Today I am going to begin the lesson with an exploration. I am not giving students an I Can statement because I want them first just to explore what they are already familiar with but may not have really ever had to think about or explain. Students are familiar with water, snow and ice and know that when ice or snow melt they get water, but have they ever really explained the melting process or thought about the fact that water and ice and snow are the same thing just in different states? Rather than telling them that I want them to find that out, I let them explore first and try to find that out on their own.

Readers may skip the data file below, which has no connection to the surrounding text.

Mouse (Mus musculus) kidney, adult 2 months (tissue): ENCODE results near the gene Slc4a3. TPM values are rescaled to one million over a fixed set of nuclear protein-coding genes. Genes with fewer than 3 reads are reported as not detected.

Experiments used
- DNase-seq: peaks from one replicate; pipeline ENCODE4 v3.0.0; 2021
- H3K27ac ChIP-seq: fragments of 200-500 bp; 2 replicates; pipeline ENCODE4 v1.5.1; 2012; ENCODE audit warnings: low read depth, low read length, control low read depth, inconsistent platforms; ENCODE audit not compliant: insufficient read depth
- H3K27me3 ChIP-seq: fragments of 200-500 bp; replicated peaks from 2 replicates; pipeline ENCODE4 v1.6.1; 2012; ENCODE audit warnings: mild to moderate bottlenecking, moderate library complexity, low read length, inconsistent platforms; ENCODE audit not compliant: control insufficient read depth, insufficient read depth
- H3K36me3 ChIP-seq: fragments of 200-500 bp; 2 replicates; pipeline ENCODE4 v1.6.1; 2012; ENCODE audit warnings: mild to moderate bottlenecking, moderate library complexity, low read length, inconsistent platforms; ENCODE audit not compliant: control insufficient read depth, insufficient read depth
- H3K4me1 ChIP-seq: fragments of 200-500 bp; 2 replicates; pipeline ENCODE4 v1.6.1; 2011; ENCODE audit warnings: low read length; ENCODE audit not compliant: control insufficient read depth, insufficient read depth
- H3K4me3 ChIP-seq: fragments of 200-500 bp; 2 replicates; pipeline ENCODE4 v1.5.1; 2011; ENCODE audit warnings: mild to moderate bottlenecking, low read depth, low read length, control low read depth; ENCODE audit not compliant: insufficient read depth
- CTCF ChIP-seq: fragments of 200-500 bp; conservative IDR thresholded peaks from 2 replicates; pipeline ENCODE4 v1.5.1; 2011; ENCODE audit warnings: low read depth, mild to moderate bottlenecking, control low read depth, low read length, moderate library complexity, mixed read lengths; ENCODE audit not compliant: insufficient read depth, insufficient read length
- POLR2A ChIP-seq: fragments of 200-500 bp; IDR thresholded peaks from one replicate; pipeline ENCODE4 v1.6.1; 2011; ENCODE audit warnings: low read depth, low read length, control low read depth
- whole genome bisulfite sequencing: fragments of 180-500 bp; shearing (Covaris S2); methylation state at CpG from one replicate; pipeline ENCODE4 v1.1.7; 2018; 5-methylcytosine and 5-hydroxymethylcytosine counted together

This lesson will begin with a chance to explore the properties of water. I bring in ice, water and a teapot and a tin pie plate.
I start by handing each student a piece of ice. I say, "can you tell me about the piece of ice you have?" I write down their observations on the easel. I let the students hold the ice until it melts. Now I ask them to describe the water that is on their desks and hands. "Can you describe the water that is on your desk?" Again I write down their observations on a second column of the easel.
"What happened from the time you held the ice until you held the water?" (the ice melted) "Is the ice the same as the water? Why or why not?" I encourage students to think carefully about the reasons of their classmates. "Do you agree with ________?" "Why or why not?" I am hoping that students will engage in meaningful scientific conversation about the similarities and differences between ice and water.